The Most Precious Stones.
Back in the time of our grandfathers grandfather, when the plains were windswept and open, when the Bison roamed, before rails and wire tamed the land, before our people came across the water from the old country, there were the talespinners, the storyspeakers. These learned and wise people traveled from village to village, telling the stories and legends, making them live once more in the hearts and minds of those who heard them. Most think of them as quite old, but more than a -few- stories revolve arounds dashing young storyspinners stealing away with hearts, quick as a wink.
They would trade their stories in exchange for nothing more than a hot meal, a place to sleep and the company of the folk who listened… and usually he left a town with a story or two more than he came in with. All tales were meant to be shared, and shared they were. If a tale is not told, it crumbles to dust, it’s forgotten.
While a tale is told, Cuchullain yet lives and Scathach yet fights, The three Bogatirs still ride, and Baba Yaga still flies over the forests in her mortar and pestle. You see, while we keep the memory alive, then our ancestors live on in our hearts and the minds of our children. They are immortal. But when a story is forgot… then they, those heroes and loved ones, they pass into the night and cannot ever be recovered. It is a death in the most true sense and is an anathema to a storyteller.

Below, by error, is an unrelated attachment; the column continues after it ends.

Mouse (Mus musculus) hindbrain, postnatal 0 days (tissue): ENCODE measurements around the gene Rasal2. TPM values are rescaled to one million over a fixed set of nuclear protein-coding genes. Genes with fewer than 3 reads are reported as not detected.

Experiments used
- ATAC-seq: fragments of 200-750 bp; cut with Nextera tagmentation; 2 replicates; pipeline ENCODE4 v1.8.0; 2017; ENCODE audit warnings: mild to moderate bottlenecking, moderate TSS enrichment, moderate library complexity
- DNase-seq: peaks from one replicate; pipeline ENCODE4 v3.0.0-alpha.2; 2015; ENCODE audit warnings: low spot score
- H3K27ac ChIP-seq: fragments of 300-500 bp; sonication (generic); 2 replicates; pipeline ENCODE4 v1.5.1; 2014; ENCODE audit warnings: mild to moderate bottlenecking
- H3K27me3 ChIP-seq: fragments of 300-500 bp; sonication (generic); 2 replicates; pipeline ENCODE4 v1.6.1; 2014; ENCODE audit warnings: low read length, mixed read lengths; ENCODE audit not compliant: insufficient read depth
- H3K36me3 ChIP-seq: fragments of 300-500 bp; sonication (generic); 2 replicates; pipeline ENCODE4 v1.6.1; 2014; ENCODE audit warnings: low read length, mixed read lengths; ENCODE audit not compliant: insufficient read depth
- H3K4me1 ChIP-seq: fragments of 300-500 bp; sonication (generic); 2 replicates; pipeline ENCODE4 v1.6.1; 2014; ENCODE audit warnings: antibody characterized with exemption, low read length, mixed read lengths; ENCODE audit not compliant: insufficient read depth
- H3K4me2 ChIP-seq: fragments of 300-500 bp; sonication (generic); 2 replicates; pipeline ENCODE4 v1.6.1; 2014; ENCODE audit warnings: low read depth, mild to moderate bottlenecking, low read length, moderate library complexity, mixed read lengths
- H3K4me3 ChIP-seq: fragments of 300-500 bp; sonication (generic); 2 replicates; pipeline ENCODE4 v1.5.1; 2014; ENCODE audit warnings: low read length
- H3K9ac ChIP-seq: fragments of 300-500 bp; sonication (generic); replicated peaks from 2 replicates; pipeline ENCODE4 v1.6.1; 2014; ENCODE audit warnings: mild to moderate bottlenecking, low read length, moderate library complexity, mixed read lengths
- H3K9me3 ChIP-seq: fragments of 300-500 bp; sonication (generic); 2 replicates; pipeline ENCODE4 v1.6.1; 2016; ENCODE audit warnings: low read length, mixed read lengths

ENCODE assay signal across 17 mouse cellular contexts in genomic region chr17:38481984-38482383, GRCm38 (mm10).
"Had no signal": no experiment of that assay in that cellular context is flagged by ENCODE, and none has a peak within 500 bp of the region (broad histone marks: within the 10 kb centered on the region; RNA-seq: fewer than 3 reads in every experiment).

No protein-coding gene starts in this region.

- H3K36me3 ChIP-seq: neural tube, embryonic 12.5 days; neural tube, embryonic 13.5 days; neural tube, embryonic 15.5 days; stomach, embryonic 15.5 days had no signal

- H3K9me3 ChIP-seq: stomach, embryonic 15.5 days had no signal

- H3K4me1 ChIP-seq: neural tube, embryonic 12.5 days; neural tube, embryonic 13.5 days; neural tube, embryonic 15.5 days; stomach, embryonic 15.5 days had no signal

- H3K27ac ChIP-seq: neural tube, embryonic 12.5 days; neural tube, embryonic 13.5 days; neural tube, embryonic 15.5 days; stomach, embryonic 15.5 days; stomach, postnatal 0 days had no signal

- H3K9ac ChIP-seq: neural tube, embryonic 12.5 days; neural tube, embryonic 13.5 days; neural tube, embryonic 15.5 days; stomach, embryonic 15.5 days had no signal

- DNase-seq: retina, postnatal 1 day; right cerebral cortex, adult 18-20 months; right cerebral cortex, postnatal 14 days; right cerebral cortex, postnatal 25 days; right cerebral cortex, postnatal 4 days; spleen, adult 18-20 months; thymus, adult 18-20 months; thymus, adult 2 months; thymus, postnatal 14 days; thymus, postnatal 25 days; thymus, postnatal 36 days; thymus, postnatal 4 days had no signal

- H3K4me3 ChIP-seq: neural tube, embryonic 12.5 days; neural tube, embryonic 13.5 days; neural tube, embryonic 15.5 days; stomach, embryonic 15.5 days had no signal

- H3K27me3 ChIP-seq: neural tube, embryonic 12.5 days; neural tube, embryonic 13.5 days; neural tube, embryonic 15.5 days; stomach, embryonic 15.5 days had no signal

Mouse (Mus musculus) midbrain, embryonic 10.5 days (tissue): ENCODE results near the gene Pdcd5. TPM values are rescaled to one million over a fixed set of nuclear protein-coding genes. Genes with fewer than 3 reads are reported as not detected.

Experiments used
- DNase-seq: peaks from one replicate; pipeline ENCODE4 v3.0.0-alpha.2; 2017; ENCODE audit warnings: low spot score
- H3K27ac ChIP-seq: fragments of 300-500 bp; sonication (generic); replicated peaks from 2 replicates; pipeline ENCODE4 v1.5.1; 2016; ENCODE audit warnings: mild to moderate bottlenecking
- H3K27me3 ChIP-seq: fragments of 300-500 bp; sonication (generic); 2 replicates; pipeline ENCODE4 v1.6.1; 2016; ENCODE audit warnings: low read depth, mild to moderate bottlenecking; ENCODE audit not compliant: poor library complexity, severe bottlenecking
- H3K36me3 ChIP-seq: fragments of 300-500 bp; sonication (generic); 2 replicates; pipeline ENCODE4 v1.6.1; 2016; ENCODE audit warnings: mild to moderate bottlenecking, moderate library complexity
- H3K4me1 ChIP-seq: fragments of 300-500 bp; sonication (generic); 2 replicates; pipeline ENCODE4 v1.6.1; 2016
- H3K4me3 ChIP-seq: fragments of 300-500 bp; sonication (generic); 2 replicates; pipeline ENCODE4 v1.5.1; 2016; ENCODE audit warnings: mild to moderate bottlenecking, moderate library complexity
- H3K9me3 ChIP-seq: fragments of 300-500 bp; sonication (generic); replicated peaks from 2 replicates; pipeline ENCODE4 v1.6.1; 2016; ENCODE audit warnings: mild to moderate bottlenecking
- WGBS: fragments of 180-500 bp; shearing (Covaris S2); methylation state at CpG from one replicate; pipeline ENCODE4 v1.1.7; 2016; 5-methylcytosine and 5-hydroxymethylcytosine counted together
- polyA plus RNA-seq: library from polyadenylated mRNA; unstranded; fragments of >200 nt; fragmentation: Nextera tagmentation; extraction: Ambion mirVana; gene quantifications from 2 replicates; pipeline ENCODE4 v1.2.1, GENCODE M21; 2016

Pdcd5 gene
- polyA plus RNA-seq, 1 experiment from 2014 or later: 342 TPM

This story I tell now, takes place in the winter, when the snows are deep and the people cold. But the people of Bun Dobhráin were joyful. They knew the storyspeaker was coming, and the Laird of the shore had thrown open the hall, lighting the fires and declaring a feast night in preparation. People came in from the villages for miles around to hear the storyspeaker and take part in the festivities.
When the storyteller took the stage, everyone in the hall quieted down and all that could be heard was the subtle clunk of trenchers and the clink of glasses as people ate in silence, giving the old man their attention, respectful and rapt. Then rose the cheer, traditional and respectful in its insolence and demanding nature. “Tell us a story!” they all cried as one. “Tell us a story, talespinner!”
The old man set his satchel down, his story satchel that all knew contained his stories, part talisman and part knapsack. it represented everything that was a storyspinner: Far away lands held close to the belly.
~To be finished later tonight.